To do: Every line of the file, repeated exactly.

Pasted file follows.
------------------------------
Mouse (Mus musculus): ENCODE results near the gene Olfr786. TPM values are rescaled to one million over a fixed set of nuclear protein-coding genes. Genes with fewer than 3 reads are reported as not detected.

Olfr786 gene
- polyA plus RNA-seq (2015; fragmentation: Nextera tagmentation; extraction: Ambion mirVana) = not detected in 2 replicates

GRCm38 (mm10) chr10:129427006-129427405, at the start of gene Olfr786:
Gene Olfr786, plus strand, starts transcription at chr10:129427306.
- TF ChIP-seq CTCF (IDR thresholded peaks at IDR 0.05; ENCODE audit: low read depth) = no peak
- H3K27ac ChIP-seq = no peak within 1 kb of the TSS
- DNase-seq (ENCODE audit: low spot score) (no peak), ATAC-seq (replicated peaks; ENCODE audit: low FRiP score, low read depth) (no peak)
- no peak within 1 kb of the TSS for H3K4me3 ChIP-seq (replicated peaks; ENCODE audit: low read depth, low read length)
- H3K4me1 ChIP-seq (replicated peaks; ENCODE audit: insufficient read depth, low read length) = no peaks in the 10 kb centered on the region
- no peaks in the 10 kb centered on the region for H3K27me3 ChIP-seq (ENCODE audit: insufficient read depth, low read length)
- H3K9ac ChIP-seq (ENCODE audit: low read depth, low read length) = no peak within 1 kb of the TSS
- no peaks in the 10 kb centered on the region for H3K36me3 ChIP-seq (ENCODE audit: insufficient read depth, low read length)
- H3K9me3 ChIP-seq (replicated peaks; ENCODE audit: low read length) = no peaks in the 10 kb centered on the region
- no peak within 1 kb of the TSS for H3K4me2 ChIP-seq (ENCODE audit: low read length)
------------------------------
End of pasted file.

Mouse (Mus musculus): ENCODE results near the gene Olfr786. TPM values are rescaled to one million over a fixed set of nuclear protein-coding genes. Genes with fewer than 3 reads are reported as not detected.

Olfr786 gene
- polyA plus RNA-seq (2015; fragmentation: Nextera tagmentation; extraction: Ambion mirVana) = not detected in 2 replicates

GRCm38 (mm10) chr10:129427006-129427405, at the start of gene Olfr786:
Gene Olfr786, plus strand, starts transcription at chr10:129427306.
- TF ChIP-seq CTCF (IDR thresholded peaks at IDR 0.05; ENCODE audit: low read depth) = no peak
- H3K27ac ChIP-seq = no peak within 1 kb of the TSS
- DNase-seq (ENCODE audit: low spot score) (no peak), ATAC-seq (replicated peaks; ENCODE audit: low FRiP score, low read depth) (no peak)
- no peak within 1 kb of the TSS for H3K4me3 ChIP-seq (replicated peaks; ENCODE audit: low read depth, low read length)
- H3K4me1 ChIP-seq (replicated peaks; ENCODE audit: insufficient read depth, low read length) = no peaks in the 10 kb centered on the region
- no peaks in the 10 kb centered on the region for H3K27me3 ChIP-seq (ENCODE audit: insufficient read depth, low read length)
- H3K9ac ChIP-seq (ENCODE audit: low read depth, low read length) = no peak within 1 kb of the TSS
- no peaks in the 10 kb centered on the region for H3K36me3 ChIP-seq (ENCODE audit: insufficient read depth, low read length)
- H3K9me3 ChIP-seq (replicated peaks; ENCODE audit: low read length) = no peaks in the 10 kb centered on the region
- no peak within 1 kb of the TSS for H3K4me2 ChIP-seq (ENCODE audit: low read length)